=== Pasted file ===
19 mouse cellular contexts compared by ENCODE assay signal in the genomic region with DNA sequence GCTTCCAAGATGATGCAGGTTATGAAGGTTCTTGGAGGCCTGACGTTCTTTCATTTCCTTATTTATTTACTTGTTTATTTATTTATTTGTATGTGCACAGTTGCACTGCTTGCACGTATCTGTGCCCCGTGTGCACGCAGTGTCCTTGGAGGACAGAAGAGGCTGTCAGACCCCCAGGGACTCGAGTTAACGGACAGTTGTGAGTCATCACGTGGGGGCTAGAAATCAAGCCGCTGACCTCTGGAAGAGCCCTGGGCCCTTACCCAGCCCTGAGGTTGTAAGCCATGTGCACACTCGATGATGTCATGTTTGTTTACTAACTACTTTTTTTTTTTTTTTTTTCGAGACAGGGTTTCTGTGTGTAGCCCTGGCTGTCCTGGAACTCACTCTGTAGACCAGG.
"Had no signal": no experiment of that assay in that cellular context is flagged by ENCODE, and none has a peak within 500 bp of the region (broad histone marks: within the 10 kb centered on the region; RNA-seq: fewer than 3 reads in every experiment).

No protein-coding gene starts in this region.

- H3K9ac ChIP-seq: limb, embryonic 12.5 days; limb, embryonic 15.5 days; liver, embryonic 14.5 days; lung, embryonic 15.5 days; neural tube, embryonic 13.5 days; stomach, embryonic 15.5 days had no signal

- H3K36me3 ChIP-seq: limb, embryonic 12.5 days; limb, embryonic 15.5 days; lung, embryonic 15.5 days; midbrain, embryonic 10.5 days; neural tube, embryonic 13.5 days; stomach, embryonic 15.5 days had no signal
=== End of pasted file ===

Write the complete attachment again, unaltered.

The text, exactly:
19 mouse cellular contexts compared by ENCODE assay signal in the genomic region with DNA sequence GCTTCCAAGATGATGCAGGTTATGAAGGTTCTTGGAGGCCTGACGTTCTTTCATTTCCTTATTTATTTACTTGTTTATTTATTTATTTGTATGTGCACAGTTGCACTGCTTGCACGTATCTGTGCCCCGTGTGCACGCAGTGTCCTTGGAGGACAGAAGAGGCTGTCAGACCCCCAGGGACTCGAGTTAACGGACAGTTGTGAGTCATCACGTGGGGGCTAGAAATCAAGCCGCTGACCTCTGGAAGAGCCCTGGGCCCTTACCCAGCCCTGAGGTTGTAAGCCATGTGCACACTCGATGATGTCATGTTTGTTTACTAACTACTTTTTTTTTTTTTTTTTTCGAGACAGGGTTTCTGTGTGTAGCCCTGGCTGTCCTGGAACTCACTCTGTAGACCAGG.
"Had no signal": no experiment of that assay in that cellular context is flagged by ENCODE, and none has a peak within 500 bp of the region (broad histone marks: within the 10 kb centered on the region; RNA-seq: fewer than 3 reads in every experiment).

No protein-coding gene starts in this region.

- H3K9ac ChIP-seq: limb, embryonic 12.5 days; limb, embryonic 15.5 days; liver, embryonic 14.5 days; lung, embryonic 15.5 days; neural tube, embryonic 13.5 days; stomach, embryonic 15.5 days had no signal

- H3K36me3 ChIP-seq: limb, embryonic 12.5 days; limb, embryonic 15.5 days; lung, embryonic 15.5 days; midbrain, embryonic 10.5 days; neural tube, embryonic 13.5 days; stomach, embryonic 15.5 days had no signal